Problems with sleep are very common in patients with 22q11.2 deletion syndrome5. Sleep disordered breathing, including obstructive sleep apnea is seen in about 50% of patients with 22q in craniofacial clinic compared to about 11% in the general population. There are many contributing factors: facial anatomy and palate repairs, and medical issues, for example cardiorespiratory problems. Sleep can also be disrupted with night leg pains. Many patients have anxiety and difficulty falling asleep at bedtime.
Relationship with 22q11.2 deletion syndrome, sleep and mental health.
What follows is a summary of both my own parental ‘lived experience’ of 22q and more than a decade of interacting with and listening to other parents of children with the condition. It is an extraordinarily variable condition and although individuals may have similar issues, no two are the same. Sleep and mental health are inextricably intertwined and may co-exist alongside a number of other symptoms which are all interacting with each other at any given time. Essentially, it’s a ‘which comes first: the chicken or the egg?’ situation. Are mental health issues causing the sleep problems or are physical symptoms the reason for poor sleep? Are physical reasons sometimes overlooked and/or untreated? Or, is it a combination of both with a swing to either one or the other depending on what’s happening in the child’s life at any given time?
Individuals with 22q11.2 deletion syndrome are born with a genetic predisposition to mental ill-health. The majority are faced with a myriad of physical health issues, learning difficulties and a variety of mental health concerns. Poor sleep and sleep disturbances are more common in childhood but can occur at any time and for varying reasons and for some, they can remain a problem over the lifespan. There is a thriving online international 22q community and many parents in these forums speak of difficulties with getting children to sleep, night terrors and wakefulness. Anecdotally developmental delays for some appear to extend to the age when children begin sleeping in their own beds and there are several reports of children waking and coming into the parents’ bed during the night. Parents also report that sleep issues sometimes resolve on their own, with melatonin (doesn’t work for everyone) or continue into adolescence. Paradoxically sleep issues previously resolved can return in adolescence and may be school related.
The most common reasons for sleep disturbances cited by parents are sleep apnoea due to floppy larynx, undiagnosed reflux, separation anxiety, social anxiety / anxieties related to school, leg pains and gastrointestinal issues. Hip pain and sore peg-tube site irritation were also mentioned.
Although mental health issues in relation to 22q are well documented in the literature there remains a considerable gap between translating that knowledge into practical applications for parents and families. In addition information given to parents with regard to psychiatric manifestations of 22q is scant both at time of diagnosis and at later stages6.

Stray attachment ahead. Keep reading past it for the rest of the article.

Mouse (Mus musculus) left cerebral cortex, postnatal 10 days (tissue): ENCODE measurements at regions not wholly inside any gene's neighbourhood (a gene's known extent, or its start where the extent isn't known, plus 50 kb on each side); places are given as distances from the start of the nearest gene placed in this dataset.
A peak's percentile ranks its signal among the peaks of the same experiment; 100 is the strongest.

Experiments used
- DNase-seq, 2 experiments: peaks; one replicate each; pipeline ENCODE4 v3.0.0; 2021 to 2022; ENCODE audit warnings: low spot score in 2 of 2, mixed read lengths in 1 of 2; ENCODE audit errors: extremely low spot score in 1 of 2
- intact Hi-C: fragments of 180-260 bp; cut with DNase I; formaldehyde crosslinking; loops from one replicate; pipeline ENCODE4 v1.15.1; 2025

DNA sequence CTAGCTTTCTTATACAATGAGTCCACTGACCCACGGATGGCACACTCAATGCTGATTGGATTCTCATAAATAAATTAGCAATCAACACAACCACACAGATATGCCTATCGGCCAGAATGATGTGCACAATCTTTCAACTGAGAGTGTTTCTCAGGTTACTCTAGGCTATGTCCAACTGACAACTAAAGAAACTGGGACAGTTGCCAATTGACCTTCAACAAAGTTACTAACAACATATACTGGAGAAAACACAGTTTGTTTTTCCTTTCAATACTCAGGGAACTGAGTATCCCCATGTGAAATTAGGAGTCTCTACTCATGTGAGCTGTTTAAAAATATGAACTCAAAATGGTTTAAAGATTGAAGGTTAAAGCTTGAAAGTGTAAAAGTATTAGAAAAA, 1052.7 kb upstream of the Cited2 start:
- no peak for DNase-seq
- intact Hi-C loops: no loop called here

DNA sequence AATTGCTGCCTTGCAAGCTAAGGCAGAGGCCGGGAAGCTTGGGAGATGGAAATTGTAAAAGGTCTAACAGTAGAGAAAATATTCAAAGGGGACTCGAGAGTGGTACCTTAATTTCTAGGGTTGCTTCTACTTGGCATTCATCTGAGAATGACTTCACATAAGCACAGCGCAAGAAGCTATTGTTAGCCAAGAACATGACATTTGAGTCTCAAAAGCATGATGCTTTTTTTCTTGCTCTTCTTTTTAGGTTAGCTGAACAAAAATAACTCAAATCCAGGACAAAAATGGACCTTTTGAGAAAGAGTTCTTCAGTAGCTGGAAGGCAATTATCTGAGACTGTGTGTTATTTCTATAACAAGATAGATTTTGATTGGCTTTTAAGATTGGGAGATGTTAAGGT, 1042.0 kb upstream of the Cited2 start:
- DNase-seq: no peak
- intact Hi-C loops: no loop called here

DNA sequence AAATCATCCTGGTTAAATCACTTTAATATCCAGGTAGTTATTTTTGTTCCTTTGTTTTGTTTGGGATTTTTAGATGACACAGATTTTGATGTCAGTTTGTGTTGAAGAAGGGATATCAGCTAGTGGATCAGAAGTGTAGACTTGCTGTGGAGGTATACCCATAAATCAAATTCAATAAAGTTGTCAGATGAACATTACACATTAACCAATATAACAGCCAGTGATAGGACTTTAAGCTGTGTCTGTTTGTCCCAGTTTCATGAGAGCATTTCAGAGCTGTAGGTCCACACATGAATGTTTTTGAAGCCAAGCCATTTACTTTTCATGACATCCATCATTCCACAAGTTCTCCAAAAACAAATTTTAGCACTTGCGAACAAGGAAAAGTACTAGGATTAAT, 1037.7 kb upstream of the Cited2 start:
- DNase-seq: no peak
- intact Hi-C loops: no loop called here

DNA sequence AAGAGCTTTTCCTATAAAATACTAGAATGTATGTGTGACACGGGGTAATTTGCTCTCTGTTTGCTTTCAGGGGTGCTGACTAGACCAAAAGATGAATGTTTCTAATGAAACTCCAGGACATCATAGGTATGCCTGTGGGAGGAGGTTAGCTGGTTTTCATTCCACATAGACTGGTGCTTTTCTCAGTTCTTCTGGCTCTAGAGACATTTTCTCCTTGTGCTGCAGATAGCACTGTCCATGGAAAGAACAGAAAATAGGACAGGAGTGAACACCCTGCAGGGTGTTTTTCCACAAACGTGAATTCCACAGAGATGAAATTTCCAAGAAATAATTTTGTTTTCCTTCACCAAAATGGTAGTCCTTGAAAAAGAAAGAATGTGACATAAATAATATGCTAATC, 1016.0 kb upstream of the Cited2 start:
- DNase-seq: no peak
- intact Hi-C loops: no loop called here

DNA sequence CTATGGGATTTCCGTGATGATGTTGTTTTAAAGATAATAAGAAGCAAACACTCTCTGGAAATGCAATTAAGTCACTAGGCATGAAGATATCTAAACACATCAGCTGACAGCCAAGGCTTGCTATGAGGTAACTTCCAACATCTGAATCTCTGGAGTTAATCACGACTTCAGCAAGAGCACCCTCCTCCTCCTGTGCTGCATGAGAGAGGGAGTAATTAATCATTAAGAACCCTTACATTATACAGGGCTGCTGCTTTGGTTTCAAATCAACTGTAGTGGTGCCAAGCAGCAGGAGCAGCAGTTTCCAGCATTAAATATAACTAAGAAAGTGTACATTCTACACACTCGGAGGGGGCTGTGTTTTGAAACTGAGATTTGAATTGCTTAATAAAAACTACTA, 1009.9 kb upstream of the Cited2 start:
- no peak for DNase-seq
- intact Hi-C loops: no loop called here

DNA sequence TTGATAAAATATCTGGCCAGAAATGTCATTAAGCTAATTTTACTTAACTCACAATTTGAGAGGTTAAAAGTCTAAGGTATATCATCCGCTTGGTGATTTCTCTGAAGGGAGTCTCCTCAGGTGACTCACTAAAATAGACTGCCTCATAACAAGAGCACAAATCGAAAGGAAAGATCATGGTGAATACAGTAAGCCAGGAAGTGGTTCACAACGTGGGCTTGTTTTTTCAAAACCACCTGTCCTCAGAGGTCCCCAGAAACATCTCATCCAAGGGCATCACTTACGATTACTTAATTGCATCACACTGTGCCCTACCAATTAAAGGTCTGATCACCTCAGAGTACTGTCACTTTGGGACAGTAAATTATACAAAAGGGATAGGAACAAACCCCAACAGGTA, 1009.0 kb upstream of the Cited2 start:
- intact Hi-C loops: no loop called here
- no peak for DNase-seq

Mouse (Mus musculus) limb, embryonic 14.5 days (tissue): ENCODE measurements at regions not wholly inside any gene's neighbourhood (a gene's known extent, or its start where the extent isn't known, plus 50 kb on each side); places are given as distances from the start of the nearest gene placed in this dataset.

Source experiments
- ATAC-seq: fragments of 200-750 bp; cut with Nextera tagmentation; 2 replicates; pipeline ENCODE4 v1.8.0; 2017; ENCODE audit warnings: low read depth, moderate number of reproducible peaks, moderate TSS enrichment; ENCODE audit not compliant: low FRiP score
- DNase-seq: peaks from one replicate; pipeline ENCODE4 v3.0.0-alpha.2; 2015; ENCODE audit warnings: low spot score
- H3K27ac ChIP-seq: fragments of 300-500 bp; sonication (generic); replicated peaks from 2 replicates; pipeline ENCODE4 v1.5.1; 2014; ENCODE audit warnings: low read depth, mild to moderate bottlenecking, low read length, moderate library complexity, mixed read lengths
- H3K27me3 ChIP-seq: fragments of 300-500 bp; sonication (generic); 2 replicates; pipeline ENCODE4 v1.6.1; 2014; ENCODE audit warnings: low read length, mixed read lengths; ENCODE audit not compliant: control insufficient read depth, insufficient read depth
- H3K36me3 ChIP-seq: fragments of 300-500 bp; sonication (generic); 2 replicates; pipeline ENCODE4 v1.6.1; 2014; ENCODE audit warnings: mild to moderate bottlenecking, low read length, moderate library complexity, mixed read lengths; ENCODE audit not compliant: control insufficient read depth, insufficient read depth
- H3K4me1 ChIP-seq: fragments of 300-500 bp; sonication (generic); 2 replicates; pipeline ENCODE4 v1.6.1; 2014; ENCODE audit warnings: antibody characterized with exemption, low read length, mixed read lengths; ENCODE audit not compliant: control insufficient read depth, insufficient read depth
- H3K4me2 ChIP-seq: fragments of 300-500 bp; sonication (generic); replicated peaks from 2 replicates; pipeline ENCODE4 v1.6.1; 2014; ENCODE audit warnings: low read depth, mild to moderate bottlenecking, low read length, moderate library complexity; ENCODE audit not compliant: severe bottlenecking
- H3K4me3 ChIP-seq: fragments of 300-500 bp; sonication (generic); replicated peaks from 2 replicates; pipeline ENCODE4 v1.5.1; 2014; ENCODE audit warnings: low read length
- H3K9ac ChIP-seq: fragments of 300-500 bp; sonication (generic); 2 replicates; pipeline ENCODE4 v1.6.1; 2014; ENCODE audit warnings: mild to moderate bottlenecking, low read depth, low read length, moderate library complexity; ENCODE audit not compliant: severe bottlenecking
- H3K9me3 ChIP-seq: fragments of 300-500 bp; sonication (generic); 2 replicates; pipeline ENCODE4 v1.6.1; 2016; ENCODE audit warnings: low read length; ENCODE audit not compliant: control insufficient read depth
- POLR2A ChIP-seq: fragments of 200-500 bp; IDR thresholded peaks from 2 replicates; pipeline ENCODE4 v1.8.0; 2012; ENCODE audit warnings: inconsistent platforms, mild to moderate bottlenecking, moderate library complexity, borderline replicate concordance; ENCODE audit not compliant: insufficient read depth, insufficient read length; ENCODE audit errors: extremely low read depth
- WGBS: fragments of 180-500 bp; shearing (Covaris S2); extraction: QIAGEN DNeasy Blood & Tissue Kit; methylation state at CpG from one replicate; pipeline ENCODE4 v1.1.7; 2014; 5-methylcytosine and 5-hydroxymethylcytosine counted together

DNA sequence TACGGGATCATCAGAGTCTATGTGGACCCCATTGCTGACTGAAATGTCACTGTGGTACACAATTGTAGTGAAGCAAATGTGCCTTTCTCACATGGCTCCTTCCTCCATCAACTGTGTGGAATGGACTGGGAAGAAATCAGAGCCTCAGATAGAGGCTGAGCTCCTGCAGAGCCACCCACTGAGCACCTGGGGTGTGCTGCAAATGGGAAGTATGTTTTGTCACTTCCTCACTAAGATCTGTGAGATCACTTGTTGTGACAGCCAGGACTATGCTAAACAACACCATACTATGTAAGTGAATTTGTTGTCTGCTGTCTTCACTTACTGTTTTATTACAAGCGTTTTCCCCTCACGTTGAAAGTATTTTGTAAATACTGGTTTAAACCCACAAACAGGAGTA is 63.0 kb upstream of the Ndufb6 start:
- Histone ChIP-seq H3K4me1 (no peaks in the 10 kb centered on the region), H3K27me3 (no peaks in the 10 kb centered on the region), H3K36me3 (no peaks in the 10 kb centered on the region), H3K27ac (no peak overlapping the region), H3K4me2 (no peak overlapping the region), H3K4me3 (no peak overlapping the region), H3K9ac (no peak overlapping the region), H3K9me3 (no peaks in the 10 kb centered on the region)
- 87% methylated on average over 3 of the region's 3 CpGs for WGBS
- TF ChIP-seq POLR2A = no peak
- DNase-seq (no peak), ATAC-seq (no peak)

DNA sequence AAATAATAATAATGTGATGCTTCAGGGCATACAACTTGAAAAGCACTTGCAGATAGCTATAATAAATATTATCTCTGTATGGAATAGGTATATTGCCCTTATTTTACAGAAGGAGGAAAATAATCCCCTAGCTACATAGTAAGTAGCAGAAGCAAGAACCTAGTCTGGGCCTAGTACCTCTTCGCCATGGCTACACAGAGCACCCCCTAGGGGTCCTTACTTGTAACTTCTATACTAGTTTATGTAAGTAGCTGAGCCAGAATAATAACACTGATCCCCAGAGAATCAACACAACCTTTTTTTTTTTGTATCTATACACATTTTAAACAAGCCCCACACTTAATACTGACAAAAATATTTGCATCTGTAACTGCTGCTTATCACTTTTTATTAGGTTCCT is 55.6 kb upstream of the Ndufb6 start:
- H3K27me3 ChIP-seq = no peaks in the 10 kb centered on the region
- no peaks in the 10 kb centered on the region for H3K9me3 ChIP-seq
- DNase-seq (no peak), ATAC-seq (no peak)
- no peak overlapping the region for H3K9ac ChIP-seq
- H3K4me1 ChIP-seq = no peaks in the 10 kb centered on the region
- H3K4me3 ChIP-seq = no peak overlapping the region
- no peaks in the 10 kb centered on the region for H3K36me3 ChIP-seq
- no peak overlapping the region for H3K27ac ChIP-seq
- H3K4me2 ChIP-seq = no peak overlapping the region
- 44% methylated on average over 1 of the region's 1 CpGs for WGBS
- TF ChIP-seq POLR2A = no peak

The complex interactions between physical and mental health symptoms coupled with an often unaccepting environment that does not recognise the immense anxiety that children with 22q may be under does not augur well for successful long-term resolution of sleep and/or mental health issues. Ideally this vulnerable population of children require careful monitoring with ready access to appropriate therapies and mental health services. Greater awareness of this poorly-understood condition with coordinated care across health, education and social-care systems would likely allow each individual to reach their potential and cope with the (ab)normal stresses of living life with 22q11.2 deletion syndrome. The WHO definition of mental health applies as much to them as it does to anyone else:
Mental health is defined as a state of well-being in which every individual realizes his or her own potential, can cope with the normal stresses of life, can work productively and fruitfully, and is able to make a contribution to her or his community.
- Vo, O. K., McNeill, A., & Vogt, K. S. (2018) The psychosocial impact of 22q11 deletion syndrome onpatients and families: A systematic review. American Journal of Medical Genetics Part A, 2018, 00, 1-11.
- Palmer, L. D., Butcher, N. J., Boot, E., Hodgkinson, K. A., Heung, T., Chow, E. W. C., Guna, A., Crowley, T. B., Zackai, E., McDonald-McGinn, D. M., & Bassett, A. S. (2018) Elucidating the diagnostic odyssey of 22q11.2 deletion syndrome. American Journal of Medical Genetics Part A, 2018, 176(4), 936-944.
- Niarchou, M., Calkins, M. E., Moore, T. M., Tang, S. X., McDonald-McGinn, D. M., Zackai, E. H., Emanuel, B. S., Gur, R. C., & Gur, R. E. (2017) Attention Deficit Hyperactivity Disorder Symptoms and Psychosis in 22q11.2 Deletion Syndrome. Schizophrenia Bulletin, 2017, Epub ahead of print.
- Van, L., Boot, E., & Bassett, A. S. (2017) Update on the 22q11.2 deletion syndrome and its relevance to schizophrenia. Current Opinion in Psychiatry, 2017, 30(3), 191-196.
- Massachusetts General Hospital (2018) 22q11.2 Deletion Syndrome Clinic. Retrieved from: http://www.massgeneral.org/children/services/treatmentprograms.aspx?id=1815
- Talcott Baughman, S., Morris, E., Jensen, K., & Austin, J. (2015). Disclosure of psychiatric manifestations of 22q11.2 deletion syndrome in medical genetics: a 12-year, retrospective chart review. American Journal of Medical Genetics Part A, 2015, 167A(10), 2350-2356.
- DiGeorge syndrome (22q11 deletion) – NHS
- ‘Diagnosis was like a lightbulb going on’
- 2 deletion: the most common syndrome you have never heard of
- Obstructive Sleep Apnoea Syndrome in Children with 22q11.2 Deletion Syndrome after Operative Intervention for Velopharyngeal Insufficiency
- Identifying patterns of anxiety and depression in children with chromosome 22q11.2 deletion syndrome: Comorbidity predicts behavioral difficulties and impaired functional communications
- How treating sleep may ease all forms of autism
- 22q11 Ireland
- The International 22q11.2 Foundation
- 22q11.2 Society